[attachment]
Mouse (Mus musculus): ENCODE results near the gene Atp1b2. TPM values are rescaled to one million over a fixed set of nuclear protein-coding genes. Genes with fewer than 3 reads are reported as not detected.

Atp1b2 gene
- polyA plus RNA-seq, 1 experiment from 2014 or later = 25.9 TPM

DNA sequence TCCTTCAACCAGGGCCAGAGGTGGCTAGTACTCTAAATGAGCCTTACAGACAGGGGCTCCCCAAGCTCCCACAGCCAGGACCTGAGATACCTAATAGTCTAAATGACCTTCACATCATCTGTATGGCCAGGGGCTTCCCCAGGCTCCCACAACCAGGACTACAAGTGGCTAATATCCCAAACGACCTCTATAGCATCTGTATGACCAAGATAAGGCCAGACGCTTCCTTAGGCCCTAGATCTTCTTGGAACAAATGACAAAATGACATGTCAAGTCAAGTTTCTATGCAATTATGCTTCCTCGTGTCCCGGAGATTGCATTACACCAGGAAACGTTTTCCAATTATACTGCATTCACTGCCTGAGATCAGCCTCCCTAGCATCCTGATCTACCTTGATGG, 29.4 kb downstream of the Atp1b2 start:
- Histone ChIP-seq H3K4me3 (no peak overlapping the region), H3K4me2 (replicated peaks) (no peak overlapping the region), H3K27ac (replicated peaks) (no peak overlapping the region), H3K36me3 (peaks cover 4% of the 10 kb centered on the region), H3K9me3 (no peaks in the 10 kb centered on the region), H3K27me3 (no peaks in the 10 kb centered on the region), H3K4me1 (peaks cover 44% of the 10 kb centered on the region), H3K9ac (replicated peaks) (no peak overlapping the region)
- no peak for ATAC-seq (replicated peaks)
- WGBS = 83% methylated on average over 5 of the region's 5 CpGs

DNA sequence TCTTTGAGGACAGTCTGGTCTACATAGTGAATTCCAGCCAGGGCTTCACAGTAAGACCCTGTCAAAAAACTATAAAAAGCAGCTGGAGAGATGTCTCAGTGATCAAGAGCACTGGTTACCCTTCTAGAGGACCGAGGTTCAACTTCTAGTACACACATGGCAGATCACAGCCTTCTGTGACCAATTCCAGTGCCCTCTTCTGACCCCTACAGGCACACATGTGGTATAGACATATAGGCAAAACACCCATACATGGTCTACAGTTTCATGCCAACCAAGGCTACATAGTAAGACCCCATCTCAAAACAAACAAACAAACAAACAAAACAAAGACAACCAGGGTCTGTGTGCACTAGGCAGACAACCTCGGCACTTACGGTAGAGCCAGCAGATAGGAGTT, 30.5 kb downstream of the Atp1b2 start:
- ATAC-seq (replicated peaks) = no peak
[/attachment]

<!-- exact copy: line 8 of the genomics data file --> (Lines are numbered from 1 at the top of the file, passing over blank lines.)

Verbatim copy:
DNA sequence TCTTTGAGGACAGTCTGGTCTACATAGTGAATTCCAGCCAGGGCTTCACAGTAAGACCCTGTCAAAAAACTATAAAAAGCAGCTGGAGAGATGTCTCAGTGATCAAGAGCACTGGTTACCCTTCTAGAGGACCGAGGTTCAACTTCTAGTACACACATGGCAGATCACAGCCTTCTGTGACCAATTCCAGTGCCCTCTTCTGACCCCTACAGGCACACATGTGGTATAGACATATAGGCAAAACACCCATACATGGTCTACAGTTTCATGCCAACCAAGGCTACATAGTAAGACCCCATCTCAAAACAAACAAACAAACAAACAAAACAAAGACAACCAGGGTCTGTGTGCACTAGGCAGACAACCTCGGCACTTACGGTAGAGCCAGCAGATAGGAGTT, 30.5 kb downstream of the Atp1b2 start: